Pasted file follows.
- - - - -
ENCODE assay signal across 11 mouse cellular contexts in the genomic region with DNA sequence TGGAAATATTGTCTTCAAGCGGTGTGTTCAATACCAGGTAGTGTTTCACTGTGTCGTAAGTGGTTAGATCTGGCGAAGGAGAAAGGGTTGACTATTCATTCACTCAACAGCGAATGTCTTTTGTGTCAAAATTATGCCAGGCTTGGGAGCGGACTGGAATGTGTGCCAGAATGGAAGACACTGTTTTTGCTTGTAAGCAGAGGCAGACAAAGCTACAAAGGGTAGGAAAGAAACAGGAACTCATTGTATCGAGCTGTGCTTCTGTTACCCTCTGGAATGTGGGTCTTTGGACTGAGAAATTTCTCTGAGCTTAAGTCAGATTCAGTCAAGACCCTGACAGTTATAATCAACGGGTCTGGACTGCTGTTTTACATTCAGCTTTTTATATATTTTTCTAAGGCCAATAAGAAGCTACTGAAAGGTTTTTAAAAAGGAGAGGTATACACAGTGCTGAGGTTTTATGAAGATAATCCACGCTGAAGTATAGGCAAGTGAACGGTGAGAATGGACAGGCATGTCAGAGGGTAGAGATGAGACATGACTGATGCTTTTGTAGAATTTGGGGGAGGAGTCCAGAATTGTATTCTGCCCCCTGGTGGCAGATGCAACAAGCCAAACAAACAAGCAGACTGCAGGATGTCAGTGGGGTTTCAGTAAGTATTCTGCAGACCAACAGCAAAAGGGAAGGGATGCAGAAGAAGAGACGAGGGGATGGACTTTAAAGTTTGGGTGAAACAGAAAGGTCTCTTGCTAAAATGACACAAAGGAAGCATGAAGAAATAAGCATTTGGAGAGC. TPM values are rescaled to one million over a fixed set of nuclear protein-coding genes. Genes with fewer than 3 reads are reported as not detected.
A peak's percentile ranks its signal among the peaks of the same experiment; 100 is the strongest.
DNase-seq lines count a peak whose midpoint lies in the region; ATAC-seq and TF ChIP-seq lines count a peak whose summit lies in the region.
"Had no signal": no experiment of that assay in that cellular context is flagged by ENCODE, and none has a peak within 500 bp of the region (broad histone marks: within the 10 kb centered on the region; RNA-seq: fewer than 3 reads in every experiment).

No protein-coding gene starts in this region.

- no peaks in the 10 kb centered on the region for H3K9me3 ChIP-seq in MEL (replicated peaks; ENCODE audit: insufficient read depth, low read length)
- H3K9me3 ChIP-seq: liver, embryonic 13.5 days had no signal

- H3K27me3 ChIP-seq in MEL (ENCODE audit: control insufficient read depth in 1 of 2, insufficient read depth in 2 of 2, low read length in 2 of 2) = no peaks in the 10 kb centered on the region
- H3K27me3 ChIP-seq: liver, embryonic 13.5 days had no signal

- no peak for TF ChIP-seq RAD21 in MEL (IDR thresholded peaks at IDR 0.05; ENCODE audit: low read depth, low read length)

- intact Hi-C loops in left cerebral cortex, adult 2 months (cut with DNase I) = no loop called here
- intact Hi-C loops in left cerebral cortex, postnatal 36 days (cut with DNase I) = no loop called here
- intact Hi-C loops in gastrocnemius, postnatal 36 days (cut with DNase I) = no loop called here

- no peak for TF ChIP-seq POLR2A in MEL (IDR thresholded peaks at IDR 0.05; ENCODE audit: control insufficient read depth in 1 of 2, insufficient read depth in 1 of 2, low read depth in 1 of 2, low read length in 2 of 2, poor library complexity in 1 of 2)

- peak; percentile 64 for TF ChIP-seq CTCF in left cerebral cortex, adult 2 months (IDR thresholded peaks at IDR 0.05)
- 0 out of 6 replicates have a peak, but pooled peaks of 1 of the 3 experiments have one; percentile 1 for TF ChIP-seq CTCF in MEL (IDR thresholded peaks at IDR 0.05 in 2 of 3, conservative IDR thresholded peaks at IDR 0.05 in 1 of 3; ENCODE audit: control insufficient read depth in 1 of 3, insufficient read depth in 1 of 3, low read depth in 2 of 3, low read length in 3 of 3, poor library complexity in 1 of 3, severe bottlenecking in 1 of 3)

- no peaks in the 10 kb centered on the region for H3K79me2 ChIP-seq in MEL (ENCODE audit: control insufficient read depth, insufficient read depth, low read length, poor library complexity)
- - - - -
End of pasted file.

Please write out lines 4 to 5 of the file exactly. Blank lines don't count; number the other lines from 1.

"Had no signal": no experiment of that assay in that cellular context is flagged by ENCODE, and none has a peak within 500 bp of the region (broad histone marks: within the 10 kb centered on the region; RNA-seq: fewer than 3 reads in every experiment).

No protein-coding gene starts in this region.